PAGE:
Joint study by University of Cambridge and Inter-American Development Bank shows that firms accessing fintech credit became more resilient, maintaining or increasing jobs, income and sales.
Fintechs in Latin America are playing a critical role in reducing the funding gap for micro, small and medium-sized enterprises (MSMEs), helping these companies build resilience and weather some of the worst economic impacts of the global pandemic, according to the study ‘The SME Access to Digital Finance Study’, jointly published today by the Cambridge Centre for Alternative Finance (CCAF) at the University of Cambridge Judge Business School and the Inter-American Development Bank (IDB).
The study provides a deep dive into the Latin American fintech ecosystem with specific focus on access to funding for MSMEs. It draws on empirical data from the survey responses of 540 MSME customers of 34 fintech platforms in Brazil, Mexico, Colombia, Peru, Argentina and Chile. The findings show that 75% of responding firms were micro enterprises, supporting the hypothesis that fintechs are a critical enabler in the smaller business funding cycle. Overall, the median amount borrowed or raised was below $4,000, showing the importance of microenterprises in the region, although for 75% of the sample the amounts ranged up to $20,000.
Further, the study highlights that prior to successfully receiving funding from a fintech platform, MSMEs had attempted to raise funds through different sources, including banks or family and friends. Although many MSMEs had sought funding from banks, only approximately one-half had received and accepted an offer. Indeed, MSMEs using a Peer-to-Peer (P2P)/Marketplace lending platform revealed that they had been unable to secure funding from any other source except a fintech firm.
Additionally, MSMEs reported that the decision to raise funds through a fintech platform was largely influenced by being able to receive the funds faster and with a higher standard of customer service. According to half of the responding MSMEs, the choice of fintech funding was also heavily influenced by the availability of better interest rates than traditional or other funding options.
“The findings of this study illustrate the potential of fintechs in narrowing the MSME funding gap and driving MSME growth across the LATAM region,” says Bryan Zhang, Executive Director and Co-founder at the CCAF. “Especially for micro enterprises, fintech credit is proving to deliver much needed support for them to sustain, grow and expand.”
Overall, the main impact on businesses receiving funding was a reported increase in productivity, with 43% of firms using a P2P lending platform recording greater productivity. Additional benefits included a third of MSMEs that used a digital lending or invoice trading platform reporting reductions in costs.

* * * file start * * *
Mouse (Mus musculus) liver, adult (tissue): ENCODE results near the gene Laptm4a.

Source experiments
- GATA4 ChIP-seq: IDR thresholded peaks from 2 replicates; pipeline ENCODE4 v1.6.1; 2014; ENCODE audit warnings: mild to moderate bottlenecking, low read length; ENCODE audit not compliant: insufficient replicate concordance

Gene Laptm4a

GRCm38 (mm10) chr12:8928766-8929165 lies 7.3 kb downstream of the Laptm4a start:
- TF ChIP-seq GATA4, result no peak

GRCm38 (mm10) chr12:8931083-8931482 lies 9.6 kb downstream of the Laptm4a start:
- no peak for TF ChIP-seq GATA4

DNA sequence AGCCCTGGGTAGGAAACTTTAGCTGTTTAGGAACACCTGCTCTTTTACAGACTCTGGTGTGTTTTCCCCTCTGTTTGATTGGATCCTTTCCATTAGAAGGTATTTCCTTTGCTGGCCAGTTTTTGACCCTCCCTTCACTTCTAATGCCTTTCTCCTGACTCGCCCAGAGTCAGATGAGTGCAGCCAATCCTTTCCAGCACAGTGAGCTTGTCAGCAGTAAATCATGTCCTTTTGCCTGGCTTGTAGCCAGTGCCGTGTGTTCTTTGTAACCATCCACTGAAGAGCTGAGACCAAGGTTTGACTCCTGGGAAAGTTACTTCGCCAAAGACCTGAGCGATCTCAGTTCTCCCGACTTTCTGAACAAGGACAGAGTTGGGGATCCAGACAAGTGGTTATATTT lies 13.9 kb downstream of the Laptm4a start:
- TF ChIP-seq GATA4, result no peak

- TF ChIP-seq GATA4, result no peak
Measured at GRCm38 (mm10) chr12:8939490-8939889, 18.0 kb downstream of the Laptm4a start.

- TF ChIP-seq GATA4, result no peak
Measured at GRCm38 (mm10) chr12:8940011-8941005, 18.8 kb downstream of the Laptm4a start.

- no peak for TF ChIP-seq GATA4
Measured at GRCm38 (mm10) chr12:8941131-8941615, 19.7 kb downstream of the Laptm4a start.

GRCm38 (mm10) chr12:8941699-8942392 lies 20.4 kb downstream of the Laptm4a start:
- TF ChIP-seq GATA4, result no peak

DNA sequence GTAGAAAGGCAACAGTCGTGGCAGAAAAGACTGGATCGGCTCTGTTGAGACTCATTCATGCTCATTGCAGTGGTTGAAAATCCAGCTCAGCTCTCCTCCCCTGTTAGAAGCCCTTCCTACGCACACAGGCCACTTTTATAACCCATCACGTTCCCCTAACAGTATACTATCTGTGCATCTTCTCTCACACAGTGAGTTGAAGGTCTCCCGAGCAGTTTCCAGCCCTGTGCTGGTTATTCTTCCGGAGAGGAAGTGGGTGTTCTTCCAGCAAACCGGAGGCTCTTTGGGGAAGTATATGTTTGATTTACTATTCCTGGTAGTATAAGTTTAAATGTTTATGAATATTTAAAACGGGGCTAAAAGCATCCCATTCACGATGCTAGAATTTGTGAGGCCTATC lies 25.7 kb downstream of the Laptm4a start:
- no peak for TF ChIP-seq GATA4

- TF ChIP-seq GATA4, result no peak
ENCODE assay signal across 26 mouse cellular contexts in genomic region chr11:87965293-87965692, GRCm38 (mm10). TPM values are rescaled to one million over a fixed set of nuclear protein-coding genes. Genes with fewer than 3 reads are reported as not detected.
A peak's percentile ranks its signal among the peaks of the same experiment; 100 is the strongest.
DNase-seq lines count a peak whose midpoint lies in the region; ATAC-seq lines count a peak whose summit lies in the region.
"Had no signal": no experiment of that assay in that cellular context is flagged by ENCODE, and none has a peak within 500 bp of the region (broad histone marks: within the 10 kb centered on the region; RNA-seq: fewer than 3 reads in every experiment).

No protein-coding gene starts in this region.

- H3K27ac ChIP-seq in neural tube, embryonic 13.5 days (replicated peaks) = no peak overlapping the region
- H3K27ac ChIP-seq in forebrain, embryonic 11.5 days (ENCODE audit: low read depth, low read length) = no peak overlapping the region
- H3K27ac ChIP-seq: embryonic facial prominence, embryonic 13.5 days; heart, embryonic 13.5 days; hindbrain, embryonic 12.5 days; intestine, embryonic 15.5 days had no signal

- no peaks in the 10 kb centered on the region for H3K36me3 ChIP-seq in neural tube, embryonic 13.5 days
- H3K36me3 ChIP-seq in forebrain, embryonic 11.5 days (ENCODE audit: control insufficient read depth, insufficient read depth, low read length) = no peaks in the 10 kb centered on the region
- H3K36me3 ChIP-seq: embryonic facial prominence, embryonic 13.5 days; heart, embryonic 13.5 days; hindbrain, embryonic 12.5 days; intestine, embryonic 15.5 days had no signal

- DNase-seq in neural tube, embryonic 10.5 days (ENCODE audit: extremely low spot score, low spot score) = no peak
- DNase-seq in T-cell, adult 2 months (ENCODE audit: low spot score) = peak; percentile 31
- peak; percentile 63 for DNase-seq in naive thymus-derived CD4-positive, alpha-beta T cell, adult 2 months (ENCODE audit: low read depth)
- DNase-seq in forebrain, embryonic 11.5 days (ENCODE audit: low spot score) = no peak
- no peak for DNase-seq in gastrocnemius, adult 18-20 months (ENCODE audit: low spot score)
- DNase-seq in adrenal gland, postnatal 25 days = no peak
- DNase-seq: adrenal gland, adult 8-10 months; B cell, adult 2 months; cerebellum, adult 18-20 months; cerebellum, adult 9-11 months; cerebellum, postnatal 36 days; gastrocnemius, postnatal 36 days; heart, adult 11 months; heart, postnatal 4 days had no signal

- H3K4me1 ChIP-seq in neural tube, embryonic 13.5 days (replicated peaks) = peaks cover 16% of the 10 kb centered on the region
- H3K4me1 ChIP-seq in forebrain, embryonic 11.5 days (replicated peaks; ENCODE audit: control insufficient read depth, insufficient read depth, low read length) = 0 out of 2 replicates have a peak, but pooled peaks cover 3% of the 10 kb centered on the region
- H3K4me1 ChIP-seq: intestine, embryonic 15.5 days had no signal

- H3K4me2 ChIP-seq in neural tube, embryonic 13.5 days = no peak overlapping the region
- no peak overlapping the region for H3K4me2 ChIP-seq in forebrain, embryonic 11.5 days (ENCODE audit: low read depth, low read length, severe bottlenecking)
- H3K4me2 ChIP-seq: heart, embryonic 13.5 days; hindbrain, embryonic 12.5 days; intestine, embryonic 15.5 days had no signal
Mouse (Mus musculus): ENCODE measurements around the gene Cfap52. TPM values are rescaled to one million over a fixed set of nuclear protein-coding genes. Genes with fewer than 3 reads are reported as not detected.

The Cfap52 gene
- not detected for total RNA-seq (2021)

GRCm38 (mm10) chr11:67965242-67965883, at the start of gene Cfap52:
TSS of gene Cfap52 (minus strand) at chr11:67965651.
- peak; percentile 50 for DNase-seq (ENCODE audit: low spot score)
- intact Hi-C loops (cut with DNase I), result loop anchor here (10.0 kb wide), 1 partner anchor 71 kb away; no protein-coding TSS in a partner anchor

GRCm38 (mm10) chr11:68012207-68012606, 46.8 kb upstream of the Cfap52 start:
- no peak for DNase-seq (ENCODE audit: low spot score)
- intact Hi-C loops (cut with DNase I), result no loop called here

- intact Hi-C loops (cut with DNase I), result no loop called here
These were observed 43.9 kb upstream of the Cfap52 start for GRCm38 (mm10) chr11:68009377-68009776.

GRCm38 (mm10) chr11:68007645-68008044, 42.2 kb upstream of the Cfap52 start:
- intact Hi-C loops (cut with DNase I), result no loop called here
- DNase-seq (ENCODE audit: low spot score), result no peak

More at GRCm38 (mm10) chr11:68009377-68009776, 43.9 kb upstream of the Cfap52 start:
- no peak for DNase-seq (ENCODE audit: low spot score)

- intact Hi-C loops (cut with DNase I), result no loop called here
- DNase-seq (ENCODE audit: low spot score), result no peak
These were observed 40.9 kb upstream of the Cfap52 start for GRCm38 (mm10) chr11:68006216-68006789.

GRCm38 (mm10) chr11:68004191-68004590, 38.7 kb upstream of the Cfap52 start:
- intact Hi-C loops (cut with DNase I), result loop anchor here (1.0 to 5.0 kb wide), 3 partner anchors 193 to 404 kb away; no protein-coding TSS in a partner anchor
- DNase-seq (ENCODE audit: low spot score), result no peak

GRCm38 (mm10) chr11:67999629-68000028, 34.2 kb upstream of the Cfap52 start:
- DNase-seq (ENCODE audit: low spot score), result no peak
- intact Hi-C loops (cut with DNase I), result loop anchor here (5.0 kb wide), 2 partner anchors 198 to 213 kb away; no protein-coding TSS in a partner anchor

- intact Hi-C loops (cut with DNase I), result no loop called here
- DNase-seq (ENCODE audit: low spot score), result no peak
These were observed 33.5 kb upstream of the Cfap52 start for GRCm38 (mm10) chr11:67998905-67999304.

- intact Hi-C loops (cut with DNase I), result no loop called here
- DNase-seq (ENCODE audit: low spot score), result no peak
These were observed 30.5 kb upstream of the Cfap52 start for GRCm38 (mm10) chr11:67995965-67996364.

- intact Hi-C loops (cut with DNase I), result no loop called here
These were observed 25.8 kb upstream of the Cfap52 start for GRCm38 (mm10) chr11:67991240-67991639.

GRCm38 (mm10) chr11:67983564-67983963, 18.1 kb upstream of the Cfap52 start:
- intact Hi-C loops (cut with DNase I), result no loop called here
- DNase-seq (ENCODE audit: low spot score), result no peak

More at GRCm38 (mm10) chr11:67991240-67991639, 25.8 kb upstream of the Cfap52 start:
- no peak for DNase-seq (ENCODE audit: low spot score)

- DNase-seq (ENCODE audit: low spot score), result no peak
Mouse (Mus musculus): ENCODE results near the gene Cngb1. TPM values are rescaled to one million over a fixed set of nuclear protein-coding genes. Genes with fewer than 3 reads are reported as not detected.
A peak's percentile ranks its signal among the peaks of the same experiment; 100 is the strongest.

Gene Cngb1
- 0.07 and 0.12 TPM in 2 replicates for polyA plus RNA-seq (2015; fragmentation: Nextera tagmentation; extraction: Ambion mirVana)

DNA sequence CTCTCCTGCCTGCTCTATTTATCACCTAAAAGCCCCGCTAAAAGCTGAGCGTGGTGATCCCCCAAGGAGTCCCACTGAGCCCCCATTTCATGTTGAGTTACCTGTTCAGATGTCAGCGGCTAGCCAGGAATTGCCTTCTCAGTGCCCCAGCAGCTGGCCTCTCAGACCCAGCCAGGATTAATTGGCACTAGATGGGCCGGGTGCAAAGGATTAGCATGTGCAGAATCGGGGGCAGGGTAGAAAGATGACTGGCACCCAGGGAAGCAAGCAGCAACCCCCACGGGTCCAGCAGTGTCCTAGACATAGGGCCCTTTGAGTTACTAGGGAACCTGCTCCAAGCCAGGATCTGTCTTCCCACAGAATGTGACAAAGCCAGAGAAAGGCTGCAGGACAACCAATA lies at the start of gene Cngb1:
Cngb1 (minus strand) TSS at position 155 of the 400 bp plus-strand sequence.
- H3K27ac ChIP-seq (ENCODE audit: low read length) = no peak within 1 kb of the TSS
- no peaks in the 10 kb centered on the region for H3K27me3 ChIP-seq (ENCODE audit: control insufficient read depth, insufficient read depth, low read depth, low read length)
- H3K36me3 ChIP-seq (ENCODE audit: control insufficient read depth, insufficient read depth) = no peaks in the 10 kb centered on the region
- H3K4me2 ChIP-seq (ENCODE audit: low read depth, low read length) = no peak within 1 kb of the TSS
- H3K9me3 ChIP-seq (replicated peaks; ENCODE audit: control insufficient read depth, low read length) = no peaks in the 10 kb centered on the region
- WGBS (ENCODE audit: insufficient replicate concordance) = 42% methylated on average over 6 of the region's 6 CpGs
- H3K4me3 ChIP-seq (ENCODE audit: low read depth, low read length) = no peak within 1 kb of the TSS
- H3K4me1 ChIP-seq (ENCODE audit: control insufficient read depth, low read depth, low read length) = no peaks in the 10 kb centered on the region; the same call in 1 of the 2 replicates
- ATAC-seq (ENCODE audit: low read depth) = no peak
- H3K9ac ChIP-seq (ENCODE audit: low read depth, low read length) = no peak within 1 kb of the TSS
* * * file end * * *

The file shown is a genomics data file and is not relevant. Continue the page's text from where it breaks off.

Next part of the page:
“Funds secured via fintechs enabled Latin American MSMEs to purchase assets and refinance or expand their business. More importantly, they enabled 92% of respondents to maintain or increase employees, 86% to maintain or increase income and 84% to maintain or increase turnover,” says Juan Antonio Ketterer, Division Chief of the Connectivity, Markets and Finance at IDB. “Thanks to the availability of credit, fintech-financed firms became more resilient, even in the face of the unprecedented trading conditions associated with the global pandemic. These results might be a call for action to our policymakers to help this industry grow.”
Finally, the report also summarises the current regulatory situation of the six countries covered by the study, acknowledging the importance of policymakers and regulators in the region in facilitating MSMEs to access digital finance, supporting development of the fintech industry and adopting innovative and enabling regulatory frameworks.
This summary draws on the data and insights created in the IDB’s FinTechLAC Latin America and the Caribbean Fintech Regulation Map (FintechRegMap). In recent years, as part of Vision 2025, the IDB’s blueprint for achieving economic and social development in the region, the Bank has developed an agenda to increase the levels of financial inclusion in Latin America and the Caribbean through digital finance and fintech.
The IDB has been supporting governments in the region to develop public policies, improve institutional capacity, and increase access to financing for individuals and firms in countries including Brazil, Chile, Colombia, and Mexico. Moreover, the Bank has supported create innovation hubs in Costa Rica, Dominican Republic, El Salvador, and the Pacific Alliance as well as invested on an ambitious knowledge agenda to inform policymaking, which includes this latest study in partnership with the University of Cambridge.